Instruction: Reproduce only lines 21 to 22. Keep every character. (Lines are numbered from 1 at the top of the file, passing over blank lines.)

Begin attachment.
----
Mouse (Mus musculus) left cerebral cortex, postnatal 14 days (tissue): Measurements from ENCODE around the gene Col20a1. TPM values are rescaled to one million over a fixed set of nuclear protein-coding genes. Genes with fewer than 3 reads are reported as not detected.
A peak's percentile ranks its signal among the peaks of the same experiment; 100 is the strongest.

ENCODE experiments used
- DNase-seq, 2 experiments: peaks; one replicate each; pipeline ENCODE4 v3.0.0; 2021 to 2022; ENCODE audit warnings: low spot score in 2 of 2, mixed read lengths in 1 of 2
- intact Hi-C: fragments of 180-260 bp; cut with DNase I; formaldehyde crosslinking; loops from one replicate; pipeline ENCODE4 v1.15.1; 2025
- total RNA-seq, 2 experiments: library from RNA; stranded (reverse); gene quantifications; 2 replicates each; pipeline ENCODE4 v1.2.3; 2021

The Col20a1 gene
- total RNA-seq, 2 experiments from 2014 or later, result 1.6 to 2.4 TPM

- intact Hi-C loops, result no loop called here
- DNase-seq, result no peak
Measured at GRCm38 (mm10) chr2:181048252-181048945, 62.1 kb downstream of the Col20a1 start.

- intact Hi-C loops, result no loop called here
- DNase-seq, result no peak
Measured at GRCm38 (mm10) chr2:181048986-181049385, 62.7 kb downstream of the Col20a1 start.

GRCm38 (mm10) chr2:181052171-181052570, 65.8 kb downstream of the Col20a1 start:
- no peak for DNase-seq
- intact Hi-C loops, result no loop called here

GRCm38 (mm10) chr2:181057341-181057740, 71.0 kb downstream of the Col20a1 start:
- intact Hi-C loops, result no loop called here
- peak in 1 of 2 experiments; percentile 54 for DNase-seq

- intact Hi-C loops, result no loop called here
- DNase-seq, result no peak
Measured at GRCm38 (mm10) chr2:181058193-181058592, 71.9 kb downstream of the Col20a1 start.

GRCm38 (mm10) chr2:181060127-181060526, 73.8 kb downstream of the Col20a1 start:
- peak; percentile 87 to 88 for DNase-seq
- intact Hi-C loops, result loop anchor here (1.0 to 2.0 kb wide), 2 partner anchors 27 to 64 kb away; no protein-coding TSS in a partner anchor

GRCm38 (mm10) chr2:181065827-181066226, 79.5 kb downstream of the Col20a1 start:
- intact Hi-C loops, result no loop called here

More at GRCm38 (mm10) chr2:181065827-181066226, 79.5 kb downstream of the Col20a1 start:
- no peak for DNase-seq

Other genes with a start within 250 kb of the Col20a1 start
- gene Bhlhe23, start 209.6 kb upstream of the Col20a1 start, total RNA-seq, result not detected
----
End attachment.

- intact Hi-C loops, result no loop called here
- DNase-seq, result no peak